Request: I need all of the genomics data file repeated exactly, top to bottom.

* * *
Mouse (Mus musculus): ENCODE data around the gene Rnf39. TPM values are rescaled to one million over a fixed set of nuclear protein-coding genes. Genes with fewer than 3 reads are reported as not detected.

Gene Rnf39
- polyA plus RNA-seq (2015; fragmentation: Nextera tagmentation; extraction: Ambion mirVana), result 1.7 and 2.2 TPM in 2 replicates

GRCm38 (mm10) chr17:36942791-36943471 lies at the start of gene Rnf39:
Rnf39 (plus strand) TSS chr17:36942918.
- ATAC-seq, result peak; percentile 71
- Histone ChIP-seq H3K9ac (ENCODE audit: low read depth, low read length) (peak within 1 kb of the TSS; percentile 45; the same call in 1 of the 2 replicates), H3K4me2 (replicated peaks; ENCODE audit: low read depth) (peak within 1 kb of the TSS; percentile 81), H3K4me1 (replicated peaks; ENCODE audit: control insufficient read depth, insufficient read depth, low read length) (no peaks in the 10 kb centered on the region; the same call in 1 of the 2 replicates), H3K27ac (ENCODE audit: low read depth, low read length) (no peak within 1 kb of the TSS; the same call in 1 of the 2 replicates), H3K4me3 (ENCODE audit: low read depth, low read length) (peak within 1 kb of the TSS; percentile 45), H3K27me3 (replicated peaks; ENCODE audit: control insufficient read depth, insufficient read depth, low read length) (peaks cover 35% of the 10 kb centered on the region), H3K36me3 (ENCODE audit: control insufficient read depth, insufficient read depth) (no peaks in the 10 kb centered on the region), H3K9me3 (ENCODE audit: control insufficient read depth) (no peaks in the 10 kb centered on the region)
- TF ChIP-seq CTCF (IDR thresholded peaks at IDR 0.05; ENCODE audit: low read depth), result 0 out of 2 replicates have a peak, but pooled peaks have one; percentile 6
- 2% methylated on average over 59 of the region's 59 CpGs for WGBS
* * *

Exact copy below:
Mouse (Mus musculus): ENCODE data around the gene Rnf39. TPM values are rescaled to one million over a fixed set of nuclear protein-coding genes. Genes with fewer than 3 reads are reported as not detected.

Gene Rnf39
- polyA plus RNA-seq (2015; fragmentation: Nextera tagmentation; extraction: Ambion mirVana), result 1.7 and 2.2 TPM in 2 replicates

GRCm38 (mm10) chr17:36942791-36943471 lies at the start of gene Rnf39:
Rnf39 (plus strand) TSS chr17:36942918.
- ATAC-seq, result peak; percentile 71
- Histone ChIP-seq H3K9ac (ENCODE audit: low read depth, low read length) (peak within 1 kb of the TSS; percentile 45; the same call in 1 of the 2 replicates), H3K4me2 (replicated peaks; ENCODE audit: low read depth) (peak within 1 kb of the TSS; percentile 81), H3K4me1 (replicated peaks; ENCODE audit: control insufficient read depth, insufficient read depth, low read length) (no peaks in the 10 kb centered on the region; the same call in 1 of the 2 replicates), H3K27ac (ENCODE audit: low read depth, low read length) (no peak within 1 kb of the TSS; the same call in 1 of the 2 replicates), H3K4me3 (ENCODE audit: low read depth, low read length) (peak within 1 kb of the TSS; percentile 45), H3K27me3 (replicated peaks; ENCODE audit: control insufficient read depth, insufficient read depth, low read length) (peaks cover 35% of the 10 kb centered on the region), H3K36me3 (ENCODE audit: control insufficient read depth, insufficient read depth) (no peaks in the 10 kb centered on the region), H3K9me3 (ENCODE audit: control insufficient read depth) (no peaks in the 10 kb centered on the region)
- TF ChIP-seq CTCF (IDR thresholded peaks at IDR 0.05; ENCODE audit: low read depth), result 0 out of 2 replicates have a peak, but pooled peaks have one; percentile 6
- 2% methylated on average over 59 of the region's 59 CpGs for WGBS